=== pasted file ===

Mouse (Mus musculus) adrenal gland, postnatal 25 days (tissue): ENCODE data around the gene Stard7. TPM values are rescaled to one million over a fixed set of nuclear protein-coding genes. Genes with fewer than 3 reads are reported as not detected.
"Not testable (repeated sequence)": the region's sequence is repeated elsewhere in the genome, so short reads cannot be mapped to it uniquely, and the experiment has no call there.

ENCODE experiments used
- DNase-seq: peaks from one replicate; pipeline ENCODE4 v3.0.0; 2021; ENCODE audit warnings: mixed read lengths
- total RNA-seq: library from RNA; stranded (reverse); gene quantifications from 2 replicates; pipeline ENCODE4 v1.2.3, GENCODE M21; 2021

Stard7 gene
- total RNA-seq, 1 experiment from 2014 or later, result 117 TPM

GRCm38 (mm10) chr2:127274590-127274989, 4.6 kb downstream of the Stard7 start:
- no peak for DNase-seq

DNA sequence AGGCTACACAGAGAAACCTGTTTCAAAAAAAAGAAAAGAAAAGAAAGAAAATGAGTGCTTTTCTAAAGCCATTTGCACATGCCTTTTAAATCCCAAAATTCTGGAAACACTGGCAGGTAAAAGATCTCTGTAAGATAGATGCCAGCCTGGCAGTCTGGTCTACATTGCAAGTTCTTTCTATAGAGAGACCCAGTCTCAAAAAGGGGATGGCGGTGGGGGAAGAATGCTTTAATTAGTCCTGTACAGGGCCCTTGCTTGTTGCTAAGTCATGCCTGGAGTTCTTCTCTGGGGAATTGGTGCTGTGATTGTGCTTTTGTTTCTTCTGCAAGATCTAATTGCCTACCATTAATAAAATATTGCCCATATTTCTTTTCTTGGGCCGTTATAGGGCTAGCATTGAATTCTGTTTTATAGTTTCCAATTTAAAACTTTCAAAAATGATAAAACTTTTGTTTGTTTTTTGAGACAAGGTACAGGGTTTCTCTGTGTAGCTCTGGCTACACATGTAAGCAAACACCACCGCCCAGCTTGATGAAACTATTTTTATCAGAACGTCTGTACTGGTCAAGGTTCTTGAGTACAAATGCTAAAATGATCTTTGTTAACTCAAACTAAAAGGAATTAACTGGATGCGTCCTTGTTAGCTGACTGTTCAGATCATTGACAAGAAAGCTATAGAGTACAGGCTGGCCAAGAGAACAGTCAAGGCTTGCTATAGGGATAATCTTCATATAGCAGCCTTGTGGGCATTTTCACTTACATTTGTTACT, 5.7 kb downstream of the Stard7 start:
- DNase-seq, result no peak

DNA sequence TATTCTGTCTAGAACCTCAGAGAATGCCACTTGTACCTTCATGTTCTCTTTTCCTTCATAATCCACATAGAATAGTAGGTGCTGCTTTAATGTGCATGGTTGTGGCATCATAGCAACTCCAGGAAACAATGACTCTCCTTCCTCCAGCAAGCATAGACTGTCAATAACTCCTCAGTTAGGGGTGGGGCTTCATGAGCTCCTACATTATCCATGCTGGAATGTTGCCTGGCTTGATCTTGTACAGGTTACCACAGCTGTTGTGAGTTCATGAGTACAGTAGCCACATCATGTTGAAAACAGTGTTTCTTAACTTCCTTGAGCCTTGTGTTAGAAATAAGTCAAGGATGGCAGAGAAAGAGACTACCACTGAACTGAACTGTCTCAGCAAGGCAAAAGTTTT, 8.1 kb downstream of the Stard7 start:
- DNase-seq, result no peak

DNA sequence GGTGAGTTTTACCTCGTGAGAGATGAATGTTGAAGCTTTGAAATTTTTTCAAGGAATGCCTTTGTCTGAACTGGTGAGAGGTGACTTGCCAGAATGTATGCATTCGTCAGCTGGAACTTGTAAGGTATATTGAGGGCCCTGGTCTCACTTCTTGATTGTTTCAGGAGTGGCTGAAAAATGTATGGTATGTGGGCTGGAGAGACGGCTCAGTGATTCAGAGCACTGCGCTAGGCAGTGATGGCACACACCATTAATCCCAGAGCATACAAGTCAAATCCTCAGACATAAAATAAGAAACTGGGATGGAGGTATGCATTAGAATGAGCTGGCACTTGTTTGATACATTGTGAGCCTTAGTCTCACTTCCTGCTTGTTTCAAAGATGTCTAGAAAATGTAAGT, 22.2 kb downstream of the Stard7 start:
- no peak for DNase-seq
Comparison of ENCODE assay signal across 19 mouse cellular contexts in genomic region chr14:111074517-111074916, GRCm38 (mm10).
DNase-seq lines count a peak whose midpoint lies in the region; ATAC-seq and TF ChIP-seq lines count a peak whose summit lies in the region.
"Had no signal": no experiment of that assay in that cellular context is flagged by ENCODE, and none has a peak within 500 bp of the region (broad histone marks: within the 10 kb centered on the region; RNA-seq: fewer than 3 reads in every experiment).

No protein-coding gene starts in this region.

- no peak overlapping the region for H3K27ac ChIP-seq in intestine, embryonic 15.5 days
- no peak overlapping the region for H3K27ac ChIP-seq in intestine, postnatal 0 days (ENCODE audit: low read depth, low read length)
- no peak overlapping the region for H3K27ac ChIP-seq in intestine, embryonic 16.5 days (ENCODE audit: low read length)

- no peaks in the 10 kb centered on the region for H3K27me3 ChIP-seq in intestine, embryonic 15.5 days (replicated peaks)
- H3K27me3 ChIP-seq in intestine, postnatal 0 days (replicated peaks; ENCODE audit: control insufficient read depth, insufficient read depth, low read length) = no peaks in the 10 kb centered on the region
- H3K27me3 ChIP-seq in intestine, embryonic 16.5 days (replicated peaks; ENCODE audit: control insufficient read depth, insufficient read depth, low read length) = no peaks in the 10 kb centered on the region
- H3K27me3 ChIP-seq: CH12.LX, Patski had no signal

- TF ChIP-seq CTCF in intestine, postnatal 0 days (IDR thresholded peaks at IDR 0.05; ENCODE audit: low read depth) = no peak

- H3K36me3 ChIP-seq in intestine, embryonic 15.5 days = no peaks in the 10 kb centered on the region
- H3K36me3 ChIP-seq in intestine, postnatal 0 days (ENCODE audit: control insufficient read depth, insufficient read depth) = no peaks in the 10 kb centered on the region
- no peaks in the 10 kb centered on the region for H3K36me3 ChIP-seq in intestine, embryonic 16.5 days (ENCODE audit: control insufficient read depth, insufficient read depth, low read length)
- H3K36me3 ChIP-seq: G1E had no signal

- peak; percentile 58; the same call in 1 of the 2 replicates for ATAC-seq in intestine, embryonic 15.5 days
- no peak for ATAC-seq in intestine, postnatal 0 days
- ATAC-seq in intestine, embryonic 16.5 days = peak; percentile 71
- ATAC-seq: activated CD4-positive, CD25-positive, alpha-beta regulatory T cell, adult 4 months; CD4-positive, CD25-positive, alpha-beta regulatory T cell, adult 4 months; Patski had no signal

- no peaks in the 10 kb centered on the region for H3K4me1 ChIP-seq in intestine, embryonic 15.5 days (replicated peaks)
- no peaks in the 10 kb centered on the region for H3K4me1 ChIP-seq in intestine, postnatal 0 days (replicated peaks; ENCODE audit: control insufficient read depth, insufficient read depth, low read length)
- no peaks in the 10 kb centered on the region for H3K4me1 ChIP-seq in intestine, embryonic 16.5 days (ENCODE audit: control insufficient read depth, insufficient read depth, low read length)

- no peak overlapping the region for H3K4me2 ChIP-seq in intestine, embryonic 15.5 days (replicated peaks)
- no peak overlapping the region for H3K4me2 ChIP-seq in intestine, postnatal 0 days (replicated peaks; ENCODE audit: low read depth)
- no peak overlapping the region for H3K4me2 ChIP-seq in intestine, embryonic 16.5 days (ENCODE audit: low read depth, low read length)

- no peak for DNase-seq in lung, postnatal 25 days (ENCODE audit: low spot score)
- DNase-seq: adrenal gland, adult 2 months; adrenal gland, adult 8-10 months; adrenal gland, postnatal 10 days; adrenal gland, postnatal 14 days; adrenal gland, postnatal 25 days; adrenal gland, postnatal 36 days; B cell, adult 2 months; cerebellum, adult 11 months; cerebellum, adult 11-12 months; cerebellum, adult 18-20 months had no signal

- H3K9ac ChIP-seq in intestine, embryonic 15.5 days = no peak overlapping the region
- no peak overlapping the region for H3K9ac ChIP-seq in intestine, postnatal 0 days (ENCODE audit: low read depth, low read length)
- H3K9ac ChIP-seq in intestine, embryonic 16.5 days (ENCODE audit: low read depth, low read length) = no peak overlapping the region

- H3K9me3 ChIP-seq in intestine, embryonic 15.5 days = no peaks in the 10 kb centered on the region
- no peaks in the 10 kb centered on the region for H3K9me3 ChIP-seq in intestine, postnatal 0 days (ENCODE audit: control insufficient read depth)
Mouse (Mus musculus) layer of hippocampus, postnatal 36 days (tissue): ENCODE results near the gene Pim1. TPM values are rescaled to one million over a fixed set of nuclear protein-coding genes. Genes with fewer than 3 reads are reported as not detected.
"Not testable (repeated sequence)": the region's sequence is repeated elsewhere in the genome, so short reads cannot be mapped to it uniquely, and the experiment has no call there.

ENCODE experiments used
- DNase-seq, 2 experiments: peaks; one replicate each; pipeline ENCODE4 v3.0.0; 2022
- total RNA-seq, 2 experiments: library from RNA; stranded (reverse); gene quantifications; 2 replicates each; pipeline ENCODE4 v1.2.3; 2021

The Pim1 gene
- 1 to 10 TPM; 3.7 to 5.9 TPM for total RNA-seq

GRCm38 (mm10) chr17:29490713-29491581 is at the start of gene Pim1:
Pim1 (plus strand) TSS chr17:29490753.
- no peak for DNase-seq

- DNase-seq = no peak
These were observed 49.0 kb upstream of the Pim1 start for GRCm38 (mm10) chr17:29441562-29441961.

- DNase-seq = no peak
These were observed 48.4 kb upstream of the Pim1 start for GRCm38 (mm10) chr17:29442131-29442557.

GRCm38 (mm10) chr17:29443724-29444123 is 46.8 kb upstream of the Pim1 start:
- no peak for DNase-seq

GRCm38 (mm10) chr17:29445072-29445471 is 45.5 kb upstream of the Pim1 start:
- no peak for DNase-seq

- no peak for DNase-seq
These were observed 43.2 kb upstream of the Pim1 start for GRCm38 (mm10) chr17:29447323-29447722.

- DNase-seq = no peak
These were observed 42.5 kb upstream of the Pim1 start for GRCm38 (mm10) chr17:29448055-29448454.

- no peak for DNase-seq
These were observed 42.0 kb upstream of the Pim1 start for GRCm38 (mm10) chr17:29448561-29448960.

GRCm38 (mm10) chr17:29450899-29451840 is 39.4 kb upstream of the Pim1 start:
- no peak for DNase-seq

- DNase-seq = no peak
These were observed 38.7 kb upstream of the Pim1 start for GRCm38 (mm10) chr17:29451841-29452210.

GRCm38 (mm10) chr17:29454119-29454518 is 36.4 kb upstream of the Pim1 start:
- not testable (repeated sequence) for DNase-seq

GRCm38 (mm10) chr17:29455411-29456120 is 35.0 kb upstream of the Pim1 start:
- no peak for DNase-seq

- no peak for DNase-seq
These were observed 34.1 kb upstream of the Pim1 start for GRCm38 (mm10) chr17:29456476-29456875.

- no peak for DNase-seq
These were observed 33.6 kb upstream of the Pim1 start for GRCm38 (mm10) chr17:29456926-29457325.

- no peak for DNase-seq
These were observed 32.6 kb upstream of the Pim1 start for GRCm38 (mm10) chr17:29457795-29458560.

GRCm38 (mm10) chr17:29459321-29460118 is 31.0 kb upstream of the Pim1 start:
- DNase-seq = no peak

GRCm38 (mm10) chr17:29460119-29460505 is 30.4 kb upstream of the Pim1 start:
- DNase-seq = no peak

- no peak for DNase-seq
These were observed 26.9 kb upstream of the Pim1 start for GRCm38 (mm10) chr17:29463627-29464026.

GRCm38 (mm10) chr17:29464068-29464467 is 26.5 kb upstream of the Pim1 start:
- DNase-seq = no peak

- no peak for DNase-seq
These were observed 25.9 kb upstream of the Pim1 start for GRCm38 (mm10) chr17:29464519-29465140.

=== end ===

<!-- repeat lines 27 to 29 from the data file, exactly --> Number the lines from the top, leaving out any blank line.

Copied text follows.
- TF ChIP-seq CTCF in intestine, postnatal 0 days (IDR thresholded peaks at IDR 0.05; ENCODE audit: low read depth) = no peak

- H3K36me3 ChIP-seq in intestine, embryonic 15.5 days = no peaks in the 10 kb centered on the region
- H3K36me3 ChIP-seq in intestine, postnatal 0 days (ENCODE audit: control insufficient read depth, insufficient read depth) = no peaks in the 10 kb centered on the region